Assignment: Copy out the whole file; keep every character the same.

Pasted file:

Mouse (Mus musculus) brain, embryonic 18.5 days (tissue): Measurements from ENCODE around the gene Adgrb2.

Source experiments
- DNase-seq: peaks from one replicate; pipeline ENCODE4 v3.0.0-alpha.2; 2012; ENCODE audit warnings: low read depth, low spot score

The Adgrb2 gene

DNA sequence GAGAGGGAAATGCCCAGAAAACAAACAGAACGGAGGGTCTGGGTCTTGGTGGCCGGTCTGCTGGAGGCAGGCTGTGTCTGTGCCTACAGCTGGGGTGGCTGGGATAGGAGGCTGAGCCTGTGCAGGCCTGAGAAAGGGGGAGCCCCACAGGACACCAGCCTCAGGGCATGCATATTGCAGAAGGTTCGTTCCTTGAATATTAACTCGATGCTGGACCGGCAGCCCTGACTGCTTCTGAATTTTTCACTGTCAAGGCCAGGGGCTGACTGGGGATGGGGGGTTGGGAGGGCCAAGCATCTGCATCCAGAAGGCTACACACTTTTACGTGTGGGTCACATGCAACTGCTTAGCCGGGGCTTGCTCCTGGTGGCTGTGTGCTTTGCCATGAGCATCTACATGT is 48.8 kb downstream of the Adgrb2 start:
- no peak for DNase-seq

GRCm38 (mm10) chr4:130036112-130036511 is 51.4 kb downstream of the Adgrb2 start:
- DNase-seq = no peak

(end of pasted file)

Mouse (Mus musculus) brain, embryonic 18.5 days (tissue): Measurements from ENCODE around the gene Adgrb2.

Source experiments
- DNase-seq: peaks from one replicate; pipeline ENCODE4 v3.0.0-alpha.2; 2012; ENCODE audit warnings: low read depth, low spot score

The Adgrb2 gene

DNA sequence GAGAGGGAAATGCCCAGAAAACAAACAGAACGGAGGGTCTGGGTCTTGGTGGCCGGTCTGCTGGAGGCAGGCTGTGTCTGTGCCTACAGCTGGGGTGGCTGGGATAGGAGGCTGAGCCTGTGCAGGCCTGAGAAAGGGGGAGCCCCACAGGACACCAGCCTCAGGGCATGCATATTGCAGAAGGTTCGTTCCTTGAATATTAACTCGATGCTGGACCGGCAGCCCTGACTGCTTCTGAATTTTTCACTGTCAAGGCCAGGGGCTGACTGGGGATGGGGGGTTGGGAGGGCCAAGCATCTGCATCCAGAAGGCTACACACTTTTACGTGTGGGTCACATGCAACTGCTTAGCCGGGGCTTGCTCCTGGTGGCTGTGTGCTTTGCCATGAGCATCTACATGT is 48.8 kb downstream of the Adgrb2 start:
- no peak for DNase-seq

GRCm38 (mm10) chr4:130036112-130036511 is 51.4 kb downstream of the Adgrb2 start:
- DNase-seq = no peak